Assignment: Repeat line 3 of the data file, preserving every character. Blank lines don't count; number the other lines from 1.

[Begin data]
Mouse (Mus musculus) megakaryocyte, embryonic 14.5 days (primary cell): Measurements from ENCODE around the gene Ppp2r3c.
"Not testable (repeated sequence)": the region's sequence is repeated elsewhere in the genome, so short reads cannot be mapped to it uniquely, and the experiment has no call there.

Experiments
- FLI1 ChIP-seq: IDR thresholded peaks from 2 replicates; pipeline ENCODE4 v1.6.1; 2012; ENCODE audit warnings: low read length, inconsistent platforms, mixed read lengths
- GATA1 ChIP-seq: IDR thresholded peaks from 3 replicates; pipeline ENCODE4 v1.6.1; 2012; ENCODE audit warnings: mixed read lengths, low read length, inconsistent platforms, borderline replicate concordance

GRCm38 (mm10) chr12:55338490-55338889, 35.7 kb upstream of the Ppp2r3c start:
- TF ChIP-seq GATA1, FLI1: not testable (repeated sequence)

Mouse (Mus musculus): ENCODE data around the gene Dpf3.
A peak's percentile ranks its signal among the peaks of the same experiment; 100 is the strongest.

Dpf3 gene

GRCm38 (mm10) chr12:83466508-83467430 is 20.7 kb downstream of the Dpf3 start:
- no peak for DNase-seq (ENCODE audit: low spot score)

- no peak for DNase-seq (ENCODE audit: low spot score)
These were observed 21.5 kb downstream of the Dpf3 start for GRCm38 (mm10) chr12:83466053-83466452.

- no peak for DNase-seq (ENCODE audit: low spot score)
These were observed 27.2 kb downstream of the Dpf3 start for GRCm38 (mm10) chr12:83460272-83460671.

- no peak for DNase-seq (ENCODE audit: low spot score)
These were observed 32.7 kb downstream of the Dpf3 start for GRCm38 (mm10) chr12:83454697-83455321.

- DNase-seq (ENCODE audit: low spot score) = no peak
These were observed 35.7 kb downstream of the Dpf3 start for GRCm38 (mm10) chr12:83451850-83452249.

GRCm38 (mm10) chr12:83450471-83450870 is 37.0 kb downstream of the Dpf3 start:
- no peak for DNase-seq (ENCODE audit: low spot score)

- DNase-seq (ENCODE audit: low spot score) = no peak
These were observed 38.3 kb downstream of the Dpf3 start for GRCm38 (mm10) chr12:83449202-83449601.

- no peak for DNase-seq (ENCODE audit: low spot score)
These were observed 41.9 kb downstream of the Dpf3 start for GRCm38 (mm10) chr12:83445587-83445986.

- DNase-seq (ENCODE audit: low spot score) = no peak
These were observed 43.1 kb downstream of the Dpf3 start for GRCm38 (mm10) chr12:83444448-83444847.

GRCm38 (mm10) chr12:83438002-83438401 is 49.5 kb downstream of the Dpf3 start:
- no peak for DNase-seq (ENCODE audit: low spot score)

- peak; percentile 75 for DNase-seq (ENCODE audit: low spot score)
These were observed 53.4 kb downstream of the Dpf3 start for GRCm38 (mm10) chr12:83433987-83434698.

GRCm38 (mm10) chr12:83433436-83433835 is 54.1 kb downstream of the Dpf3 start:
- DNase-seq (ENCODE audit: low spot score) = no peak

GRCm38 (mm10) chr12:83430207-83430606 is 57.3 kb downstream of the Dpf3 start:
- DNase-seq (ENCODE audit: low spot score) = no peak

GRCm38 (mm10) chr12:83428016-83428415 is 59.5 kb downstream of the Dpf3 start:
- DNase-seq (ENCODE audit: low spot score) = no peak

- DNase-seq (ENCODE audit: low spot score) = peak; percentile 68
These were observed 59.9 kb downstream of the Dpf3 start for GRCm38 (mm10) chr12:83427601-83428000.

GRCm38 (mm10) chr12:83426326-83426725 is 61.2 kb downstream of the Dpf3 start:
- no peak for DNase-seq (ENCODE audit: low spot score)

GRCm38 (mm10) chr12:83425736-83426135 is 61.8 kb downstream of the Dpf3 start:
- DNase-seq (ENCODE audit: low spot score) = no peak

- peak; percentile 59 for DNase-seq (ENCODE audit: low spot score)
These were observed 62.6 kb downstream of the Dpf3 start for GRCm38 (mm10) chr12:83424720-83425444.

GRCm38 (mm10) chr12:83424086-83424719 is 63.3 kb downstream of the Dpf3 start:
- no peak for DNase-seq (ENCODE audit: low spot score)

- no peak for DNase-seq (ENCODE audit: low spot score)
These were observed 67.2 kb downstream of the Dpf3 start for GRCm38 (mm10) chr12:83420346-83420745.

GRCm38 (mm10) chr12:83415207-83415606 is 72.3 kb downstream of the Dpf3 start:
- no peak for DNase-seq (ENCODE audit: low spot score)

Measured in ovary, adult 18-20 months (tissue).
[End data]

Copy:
Experiments